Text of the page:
Turkish authorities have been consistent in blaming Kurdish groups PKK and YPG for Sunday's explosion attack in Istanbul. However, Turkish Interior Minister Suleyman Soylu has gone further than just blaming these groups. He alleged that the attack was planned and executed all the way from northern Syria.
The rhetoric from Ankara shifted overnight on Sunday evening when Turkish authorities were not sure the explosion was a terrorist attack, to casting a wide net of blame for who was behind it.
The Ankara narrative shift is interesting because it did not come from an assessment of the explosion and figuring out who was responsible, piecing the story like that. Rather, it has alleged blame with certainty without necessarily providing evidence for the claim.
By Monday morning, reports were circulating of a woman being detained and then released. Videos on social media showed the alleged raid on her apartment in Istanbul. The footage showed police finding rolls of clean money, too clean, and a pistol, along with a small box of ammunition, in which none of the ammunition had been taken out.
While one investigator wears blue gloves, another goes through the suspect's items without gloves, begging questions about their methods. There wasn't much else in the apartment, except a heater for personal use, the videos showed.
Leaked photos of the woman being detained showed her wearing a bright purple sweatshirt with the words "New York" on it, and it seemed like she was being choked by one of the men holding her in another photo.
In video screengrabs released Sunday, some social-media users already identified a woman they believed to be the suspect, a different woman wearing camouflage fatigues running from the scene and holding a smartphone.
Whereas on Sunday, the woman's face was blurred, by Monday the image had been unblurred. This came after 12 hours in which Ankara had restricted broadcasts about the terrorist attack and tried to cut off social-media use.
While the official narrative from Ankara on Sunday evening was that the explosion in central Istanbul "could" be terrorism, by Monday morning, it had not only determined that indeed it was, but the perpetrator had been found, and every puzzle piece of the story now fit.
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Turkey's interior minister blamed the PKK, YPG and also slammed the US in the wake of the attack.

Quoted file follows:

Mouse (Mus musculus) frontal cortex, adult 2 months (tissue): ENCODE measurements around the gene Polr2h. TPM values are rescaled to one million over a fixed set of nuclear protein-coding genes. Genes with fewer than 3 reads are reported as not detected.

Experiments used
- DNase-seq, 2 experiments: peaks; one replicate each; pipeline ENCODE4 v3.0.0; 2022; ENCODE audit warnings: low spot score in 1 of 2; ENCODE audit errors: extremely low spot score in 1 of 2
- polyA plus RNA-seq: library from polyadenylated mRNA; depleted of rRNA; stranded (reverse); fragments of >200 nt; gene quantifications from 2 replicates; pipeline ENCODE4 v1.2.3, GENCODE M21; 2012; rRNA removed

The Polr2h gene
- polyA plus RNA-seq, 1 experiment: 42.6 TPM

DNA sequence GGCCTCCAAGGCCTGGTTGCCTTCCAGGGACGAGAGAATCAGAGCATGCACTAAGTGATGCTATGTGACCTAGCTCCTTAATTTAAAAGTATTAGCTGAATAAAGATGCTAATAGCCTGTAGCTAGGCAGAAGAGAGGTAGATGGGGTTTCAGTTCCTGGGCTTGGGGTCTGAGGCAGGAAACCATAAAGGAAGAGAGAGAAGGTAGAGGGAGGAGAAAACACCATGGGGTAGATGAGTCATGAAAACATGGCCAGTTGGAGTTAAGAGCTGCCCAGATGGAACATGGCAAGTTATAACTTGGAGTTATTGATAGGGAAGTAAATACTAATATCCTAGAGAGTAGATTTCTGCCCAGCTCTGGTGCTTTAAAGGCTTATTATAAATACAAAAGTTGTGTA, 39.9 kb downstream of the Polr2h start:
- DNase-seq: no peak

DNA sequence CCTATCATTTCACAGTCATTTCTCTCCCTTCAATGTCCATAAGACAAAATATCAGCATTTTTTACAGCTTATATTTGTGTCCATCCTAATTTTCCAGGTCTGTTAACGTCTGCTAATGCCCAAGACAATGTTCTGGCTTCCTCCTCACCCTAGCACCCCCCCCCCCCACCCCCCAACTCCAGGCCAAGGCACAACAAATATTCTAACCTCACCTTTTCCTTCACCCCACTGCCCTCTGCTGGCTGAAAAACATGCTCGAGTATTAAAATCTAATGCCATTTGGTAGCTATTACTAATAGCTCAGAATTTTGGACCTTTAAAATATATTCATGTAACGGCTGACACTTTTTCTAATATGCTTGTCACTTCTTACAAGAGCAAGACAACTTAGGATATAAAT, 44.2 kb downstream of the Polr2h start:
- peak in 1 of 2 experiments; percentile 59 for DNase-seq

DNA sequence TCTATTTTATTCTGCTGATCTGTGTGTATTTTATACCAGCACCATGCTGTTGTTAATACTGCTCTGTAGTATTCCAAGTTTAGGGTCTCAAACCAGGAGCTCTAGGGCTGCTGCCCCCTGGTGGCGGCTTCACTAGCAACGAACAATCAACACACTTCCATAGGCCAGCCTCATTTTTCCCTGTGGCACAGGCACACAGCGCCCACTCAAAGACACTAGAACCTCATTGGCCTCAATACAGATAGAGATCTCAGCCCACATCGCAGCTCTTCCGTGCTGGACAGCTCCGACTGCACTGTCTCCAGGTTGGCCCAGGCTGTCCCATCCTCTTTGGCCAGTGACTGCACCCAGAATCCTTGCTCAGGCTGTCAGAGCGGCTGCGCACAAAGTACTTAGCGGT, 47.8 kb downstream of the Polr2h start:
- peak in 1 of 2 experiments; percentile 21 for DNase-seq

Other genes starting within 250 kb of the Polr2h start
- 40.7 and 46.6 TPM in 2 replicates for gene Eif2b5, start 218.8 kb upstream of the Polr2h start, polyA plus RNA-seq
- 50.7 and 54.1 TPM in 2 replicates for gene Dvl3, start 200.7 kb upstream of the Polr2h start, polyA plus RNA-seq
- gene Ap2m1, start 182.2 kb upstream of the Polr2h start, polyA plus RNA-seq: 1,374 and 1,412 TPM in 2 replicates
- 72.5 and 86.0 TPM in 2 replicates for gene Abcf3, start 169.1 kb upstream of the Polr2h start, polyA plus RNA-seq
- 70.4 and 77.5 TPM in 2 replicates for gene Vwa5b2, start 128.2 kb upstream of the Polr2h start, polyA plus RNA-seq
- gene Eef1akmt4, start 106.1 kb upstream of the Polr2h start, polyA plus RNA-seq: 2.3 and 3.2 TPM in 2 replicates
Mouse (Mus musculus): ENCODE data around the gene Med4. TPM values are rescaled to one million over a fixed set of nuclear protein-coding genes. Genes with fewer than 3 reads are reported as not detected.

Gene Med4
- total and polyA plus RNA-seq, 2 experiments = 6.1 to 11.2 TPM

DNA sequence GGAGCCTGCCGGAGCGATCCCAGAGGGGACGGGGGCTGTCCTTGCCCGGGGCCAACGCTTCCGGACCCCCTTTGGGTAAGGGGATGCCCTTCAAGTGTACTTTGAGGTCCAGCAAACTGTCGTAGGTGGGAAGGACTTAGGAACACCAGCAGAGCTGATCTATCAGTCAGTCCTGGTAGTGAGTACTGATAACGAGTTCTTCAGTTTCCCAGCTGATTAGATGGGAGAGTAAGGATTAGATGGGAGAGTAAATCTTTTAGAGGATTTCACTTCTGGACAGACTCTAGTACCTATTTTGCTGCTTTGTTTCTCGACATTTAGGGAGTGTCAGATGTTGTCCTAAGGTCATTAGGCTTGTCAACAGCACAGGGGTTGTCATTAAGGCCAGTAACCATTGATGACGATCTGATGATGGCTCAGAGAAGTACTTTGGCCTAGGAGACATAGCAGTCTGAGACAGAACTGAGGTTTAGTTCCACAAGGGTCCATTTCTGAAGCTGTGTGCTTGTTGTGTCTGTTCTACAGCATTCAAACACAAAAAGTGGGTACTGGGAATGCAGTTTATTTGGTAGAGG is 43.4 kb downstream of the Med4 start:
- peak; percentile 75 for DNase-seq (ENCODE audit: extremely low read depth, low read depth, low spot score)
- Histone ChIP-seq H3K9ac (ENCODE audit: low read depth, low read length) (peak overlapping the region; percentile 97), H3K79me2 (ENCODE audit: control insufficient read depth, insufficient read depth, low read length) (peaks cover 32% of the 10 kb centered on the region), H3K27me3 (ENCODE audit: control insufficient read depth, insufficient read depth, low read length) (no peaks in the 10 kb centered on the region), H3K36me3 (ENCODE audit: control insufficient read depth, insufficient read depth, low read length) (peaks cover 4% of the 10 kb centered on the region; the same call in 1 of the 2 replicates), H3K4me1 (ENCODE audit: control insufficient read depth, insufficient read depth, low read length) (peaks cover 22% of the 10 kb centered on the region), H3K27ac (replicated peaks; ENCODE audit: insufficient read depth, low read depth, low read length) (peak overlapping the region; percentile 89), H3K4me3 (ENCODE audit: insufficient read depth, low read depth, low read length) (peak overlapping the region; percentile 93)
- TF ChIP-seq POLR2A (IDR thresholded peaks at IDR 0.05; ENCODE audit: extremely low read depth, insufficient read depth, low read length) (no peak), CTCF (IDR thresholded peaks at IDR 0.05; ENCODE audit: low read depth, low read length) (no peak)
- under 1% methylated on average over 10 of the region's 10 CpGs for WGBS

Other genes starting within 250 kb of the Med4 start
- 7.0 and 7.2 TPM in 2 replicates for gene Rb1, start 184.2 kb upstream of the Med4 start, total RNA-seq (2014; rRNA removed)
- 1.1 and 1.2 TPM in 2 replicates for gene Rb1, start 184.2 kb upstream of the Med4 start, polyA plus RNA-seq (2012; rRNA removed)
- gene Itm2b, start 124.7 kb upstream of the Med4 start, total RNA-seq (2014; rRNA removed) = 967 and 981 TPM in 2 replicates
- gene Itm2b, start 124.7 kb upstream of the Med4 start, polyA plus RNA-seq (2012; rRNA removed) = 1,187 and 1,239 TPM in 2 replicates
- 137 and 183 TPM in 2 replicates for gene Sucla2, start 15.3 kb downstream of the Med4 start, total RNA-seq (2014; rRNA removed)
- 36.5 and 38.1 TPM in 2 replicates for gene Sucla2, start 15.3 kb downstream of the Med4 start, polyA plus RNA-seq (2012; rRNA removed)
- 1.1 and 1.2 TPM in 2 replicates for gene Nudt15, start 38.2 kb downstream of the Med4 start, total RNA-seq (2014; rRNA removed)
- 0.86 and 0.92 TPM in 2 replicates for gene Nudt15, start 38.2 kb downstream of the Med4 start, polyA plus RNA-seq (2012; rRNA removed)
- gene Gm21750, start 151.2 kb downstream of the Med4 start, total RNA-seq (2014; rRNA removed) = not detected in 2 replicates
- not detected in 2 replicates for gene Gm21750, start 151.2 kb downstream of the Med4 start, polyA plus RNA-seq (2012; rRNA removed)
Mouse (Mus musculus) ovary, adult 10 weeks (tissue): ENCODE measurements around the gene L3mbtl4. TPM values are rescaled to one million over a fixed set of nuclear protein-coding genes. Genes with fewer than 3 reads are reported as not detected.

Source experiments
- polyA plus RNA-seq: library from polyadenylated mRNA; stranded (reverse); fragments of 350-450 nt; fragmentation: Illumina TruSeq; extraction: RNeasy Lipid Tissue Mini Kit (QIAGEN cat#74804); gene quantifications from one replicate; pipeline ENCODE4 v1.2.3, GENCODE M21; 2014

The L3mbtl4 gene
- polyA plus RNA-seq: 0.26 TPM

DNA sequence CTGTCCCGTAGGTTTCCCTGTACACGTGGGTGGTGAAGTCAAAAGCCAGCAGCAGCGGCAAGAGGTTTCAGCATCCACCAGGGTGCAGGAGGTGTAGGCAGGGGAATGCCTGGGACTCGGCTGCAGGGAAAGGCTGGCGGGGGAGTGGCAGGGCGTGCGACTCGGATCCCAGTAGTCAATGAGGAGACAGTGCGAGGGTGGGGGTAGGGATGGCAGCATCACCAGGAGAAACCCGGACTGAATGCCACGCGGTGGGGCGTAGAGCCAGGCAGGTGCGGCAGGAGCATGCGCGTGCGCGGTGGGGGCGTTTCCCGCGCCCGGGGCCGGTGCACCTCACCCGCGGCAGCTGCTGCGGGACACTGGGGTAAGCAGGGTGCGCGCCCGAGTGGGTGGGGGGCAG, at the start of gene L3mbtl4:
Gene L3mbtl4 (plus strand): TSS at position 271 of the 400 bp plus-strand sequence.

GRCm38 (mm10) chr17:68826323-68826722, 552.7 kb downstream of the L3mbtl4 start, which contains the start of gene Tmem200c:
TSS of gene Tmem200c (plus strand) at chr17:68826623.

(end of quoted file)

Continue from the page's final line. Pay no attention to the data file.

According to the authorities and pro-government media, the perpetrator entered Turkey from Afrin, an area that was Kurdish until a Turkish invasion in 2018 forced many to flee or otherwise face ethnic cleansing by the Turks.
Afrin is currently under the control of Turkish-backed Syrian rebels and also HTS, a group that was affiliated with al-Qaeda. HTS recently made territorial gains in Afrin, while ISIS members have been spotted in the area.
It's unclear how a woman would be able to travel from Afrin to Turkey, considering Ankara built a border wall and fence and has a large security presence in the area to keep fleeing Syrians out of Turkey. This did not stop Turkey's claims. It could be an excuse for Ankara to back HTS or other groups, increasing their hold over the area or persecuting Kurds as a scapegoat.
Turkish authorities also claimed that the attack was linked to "Ayn al-Arab," the Arabic name of the Kurdish city of Kobani, a city known for resisting ISIS in 2014. Turkish media often uses the term "Ayn al-Arab" to erase the town's Kurdish history.
Kobani is currently controlled by the YPG and the Syrian regime. From Ankara's perspective, the YPG is actually the Syrian branch of the "PKK" and therefore a terrorist group. However, YPG is also part of the Syrian Democratic Forces (SDF), the anti-ISIS group backed by the US.
This complex militaristic and national reality means that when Ankara wants to blame "terrorists" for an incident, it will not just blame the PKK, but also the YPG and SDF, as well as the US.
This isn't a new type of narrative from Ankara; Turkey's leadership has accused the US of backing "terrorists" in Syria for years.
Seth Frantzman is a Ginsburg-Milstein Writing Fellow at the Middle East Forum and senior Middle East correspondent at the Jerusalem Post.